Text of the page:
Hunza people are happy and grateful for what they have. This separation of family is the way it has always been and will continue but now, the modern Karakaram Highway brings families together more often.

Since the completion of the Karakaram, tourists arrive for some of the festivals and stay in the hotel for a few days. Groups of climbers are welcome to spend a few days as they travel to the glaciers. Even though Hunza is now part of Pakistan, their isolation pretty much remains as it has always been for over a thousand years.

Monday, April 16, 2012

N for Nowruz Festival

During April I'll be posting daily on the A-Z Blogging Challenge.
My theme is the Hunzas
Today is N....... for Nowruz Festival

Persian New Year .... 21'st of March, is a cultural festival that welcomes Spring. It's a time to offer up prayers for a good harvest season. It is not only the 1st day of spring, but the beginning of the year in the Persian calendar.

People gather in their respective villages for prayers, dancing and merriment. Most of the activities are held outdoors with the Himalayas as a dominating background.

After the Arab-Muslim conquest of Persia, the Nowruz Festival became the symbol of cultural resistance against Arab imperialism with alliance of the Sunni and others. The ultimate result was the development of mysticism and Shia Islam.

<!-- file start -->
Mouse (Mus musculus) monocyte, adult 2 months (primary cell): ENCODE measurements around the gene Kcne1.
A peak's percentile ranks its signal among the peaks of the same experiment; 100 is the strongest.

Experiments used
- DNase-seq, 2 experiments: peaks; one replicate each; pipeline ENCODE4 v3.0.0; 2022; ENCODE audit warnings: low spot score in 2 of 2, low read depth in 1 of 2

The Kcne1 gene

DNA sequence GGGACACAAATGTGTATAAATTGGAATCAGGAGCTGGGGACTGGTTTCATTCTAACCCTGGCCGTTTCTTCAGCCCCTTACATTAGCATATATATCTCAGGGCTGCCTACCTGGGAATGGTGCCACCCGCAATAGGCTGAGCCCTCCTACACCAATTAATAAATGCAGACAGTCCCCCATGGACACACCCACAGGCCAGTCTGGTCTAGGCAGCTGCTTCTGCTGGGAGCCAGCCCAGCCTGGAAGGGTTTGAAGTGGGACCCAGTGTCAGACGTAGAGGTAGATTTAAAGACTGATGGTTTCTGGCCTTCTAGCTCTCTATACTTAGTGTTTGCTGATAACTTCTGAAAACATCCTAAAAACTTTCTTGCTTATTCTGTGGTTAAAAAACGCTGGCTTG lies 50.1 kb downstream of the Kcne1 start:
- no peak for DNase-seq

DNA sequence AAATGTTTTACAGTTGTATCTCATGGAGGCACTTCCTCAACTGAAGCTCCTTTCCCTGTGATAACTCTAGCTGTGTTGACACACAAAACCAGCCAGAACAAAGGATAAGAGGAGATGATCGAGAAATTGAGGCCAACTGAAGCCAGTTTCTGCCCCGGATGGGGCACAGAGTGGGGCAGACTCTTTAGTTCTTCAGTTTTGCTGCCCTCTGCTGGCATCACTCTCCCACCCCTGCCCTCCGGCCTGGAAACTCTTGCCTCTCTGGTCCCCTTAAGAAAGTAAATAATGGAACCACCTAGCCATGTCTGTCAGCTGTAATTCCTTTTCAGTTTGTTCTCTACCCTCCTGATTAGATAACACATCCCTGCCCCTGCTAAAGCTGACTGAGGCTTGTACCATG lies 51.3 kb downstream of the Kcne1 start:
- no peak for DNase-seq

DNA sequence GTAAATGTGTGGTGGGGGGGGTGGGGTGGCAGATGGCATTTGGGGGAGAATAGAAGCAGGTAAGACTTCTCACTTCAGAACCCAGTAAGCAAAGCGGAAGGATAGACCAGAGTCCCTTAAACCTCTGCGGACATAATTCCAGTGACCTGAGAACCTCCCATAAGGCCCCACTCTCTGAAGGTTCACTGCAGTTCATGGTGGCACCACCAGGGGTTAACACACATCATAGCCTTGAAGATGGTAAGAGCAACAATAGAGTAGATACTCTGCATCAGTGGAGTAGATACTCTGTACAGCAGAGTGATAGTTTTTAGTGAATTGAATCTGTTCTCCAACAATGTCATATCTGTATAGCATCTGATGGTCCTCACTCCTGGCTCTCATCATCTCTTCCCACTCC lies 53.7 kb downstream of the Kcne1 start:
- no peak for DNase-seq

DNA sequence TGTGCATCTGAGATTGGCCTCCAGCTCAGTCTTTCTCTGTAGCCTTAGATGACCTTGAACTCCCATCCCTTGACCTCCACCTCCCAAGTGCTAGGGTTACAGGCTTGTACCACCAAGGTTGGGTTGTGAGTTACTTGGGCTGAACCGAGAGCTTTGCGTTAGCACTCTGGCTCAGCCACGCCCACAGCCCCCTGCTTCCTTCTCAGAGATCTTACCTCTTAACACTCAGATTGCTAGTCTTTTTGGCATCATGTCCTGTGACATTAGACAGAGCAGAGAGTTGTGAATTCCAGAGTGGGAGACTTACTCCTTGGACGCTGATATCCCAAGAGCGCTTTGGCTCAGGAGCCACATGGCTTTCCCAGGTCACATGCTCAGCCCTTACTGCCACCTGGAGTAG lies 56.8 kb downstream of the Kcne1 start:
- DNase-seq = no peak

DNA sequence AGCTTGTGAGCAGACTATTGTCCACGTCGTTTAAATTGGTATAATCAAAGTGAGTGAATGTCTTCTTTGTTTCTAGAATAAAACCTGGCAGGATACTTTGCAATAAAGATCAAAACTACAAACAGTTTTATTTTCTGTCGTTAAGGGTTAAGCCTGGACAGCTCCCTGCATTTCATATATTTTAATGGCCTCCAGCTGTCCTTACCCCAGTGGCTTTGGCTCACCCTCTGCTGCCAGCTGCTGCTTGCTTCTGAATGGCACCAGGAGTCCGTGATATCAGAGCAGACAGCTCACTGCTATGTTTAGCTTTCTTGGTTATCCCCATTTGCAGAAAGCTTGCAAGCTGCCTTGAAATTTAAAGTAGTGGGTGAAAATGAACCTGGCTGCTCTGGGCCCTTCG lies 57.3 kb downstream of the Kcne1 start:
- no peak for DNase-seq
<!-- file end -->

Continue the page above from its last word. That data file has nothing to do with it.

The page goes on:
It was in this environment that Nowruz, the ancient festival of Persia was re-invented by Shia and Sufi as a symbol of the resistance.

Well, it looks like a good time, too.


Friday, April 13, 2012

M for Music

During the month of April I'll be posting daily in the A-Z Blogging Challenge.
My theme will be the Hunzas.
Today is M ...... for Music.

Have you ever noticed that happy people sing, dance and make music.

Hunza people are especially musical and their songs fill the valley as both men and women work side by side in the terraced gardens.

From my reading and conversations with Dr. Jensen, there seems to be a more liberal understanding between men and women than with most people of the Muslim religion. The women wear bright, vivid colors and do not normally cover their faces. The women dance and perform dances that resembles Flamenco.